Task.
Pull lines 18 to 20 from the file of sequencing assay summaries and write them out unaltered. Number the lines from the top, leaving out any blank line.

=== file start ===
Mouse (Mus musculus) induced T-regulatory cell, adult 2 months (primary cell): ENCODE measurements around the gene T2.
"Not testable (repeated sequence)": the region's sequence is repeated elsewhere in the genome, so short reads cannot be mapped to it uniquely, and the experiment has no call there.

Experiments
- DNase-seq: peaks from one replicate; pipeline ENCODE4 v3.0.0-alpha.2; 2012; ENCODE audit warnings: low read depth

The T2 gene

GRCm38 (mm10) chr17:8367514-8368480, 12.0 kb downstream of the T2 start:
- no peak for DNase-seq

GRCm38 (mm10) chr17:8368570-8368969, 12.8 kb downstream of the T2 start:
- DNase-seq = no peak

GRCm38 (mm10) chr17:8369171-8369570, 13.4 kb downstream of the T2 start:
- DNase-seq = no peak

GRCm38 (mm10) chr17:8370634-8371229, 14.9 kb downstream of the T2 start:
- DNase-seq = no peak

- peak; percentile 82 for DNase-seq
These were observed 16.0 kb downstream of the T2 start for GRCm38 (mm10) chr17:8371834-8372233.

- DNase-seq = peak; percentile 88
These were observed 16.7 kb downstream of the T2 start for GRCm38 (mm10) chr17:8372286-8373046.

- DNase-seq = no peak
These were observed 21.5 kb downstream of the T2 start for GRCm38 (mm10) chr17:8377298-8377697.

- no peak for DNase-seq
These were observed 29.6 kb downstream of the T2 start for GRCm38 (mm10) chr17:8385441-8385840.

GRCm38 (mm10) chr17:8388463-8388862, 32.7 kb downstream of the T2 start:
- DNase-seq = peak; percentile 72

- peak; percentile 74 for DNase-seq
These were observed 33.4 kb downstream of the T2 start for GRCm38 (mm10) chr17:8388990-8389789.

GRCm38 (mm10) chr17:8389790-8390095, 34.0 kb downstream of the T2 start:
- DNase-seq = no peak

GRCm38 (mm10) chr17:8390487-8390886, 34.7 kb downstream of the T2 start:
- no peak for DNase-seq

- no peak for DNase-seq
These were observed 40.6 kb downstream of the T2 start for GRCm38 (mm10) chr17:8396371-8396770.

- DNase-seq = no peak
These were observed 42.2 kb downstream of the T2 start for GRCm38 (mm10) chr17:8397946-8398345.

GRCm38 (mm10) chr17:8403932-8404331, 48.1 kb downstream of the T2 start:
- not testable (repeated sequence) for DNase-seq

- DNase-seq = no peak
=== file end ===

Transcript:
- DNase-seq = no peak
These were observed 21.5 kb downstream of the T2 start for GRCm38 (mm10) chr17:8377298-8377697.

- no peak for DNase-seq